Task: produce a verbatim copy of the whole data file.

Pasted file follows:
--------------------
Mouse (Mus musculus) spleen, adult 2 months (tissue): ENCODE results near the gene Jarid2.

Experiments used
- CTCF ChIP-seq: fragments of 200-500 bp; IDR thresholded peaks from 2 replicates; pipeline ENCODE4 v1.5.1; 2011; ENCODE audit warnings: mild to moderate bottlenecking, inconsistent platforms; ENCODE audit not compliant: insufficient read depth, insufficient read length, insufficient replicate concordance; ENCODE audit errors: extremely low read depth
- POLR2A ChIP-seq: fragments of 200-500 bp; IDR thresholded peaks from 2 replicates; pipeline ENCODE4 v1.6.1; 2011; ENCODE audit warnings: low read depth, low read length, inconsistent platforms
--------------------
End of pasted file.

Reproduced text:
Mouse (Mus musculus) spleen, adult 2 months (tissue): ENCODE results near the gene Jarid2.

Experiments used
- CTCF ChIP-seq: fragments of 200-500 bp; IDR thresholded peaks from 2 replicates; pipeline ENCODE4 v1.5.1; 2011; ENCODE audit warnings: mild to moderate bottlenecking, inconsistent platforms; ENCODE audit not compliant: insufficient read depth, insufficient read length, insufficient replicate concordance; ENCODE audit errors: extremely low read depth
- POLR2A ChIP-seq: fragments of 200-500 bp; IDR thresholded peaks from 2 replicates; pipeline ENCODE4 v1.6.1; 2011; ENCODE audit warnings: low read depth, low read length, inconsistent platforms